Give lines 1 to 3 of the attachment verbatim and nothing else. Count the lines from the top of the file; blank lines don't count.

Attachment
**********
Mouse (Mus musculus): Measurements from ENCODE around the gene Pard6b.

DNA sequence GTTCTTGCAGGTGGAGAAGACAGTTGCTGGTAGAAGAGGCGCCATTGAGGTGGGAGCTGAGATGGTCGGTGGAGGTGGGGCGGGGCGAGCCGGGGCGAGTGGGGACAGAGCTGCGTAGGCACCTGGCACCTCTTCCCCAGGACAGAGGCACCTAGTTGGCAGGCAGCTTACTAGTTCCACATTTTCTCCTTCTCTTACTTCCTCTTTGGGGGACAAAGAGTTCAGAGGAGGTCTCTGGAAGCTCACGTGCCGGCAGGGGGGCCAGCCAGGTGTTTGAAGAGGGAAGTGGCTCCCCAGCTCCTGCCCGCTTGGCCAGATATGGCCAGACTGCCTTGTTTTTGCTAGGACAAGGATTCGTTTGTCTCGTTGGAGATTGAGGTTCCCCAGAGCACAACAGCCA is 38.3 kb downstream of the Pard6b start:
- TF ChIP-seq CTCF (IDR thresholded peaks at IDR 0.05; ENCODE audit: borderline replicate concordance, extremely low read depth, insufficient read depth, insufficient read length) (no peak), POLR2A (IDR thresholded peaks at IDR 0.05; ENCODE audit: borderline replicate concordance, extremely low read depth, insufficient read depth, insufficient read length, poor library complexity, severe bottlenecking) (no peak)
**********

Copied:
Mouse (Mus musculus): Measurements from ENCODE around the gene Pard6b.

DNA sequence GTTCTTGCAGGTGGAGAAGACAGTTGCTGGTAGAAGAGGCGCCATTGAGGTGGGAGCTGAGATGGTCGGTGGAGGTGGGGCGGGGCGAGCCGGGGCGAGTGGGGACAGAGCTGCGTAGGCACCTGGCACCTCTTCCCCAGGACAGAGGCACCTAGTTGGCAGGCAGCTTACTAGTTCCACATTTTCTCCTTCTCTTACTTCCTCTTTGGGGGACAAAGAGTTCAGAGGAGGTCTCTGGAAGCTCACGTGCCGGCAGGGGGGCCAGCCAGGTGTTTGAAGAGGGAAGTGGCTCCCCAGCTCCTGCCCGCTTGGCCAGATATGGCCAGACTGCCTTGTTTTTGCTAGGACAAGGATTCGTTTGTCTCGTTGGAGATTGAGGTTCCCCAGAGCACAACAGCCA is 38.3 kb downstream of the Pard6b start:
- TF ChIP-seq CTCF (IDR thresholded peaks at IDR 0.05; ENCODE audit: borderline replicate concordance, extremely low read depth, insufficient read depth, insufficient read length) (no peak), POLR2A (IDR thresholded peaks at IDR 0.05; ENCODE audit: borderline replicate concordance, extremely low read depth, insufficient read depth, insufficient read length, poor library complexity, severe bottlenecking) (no peak)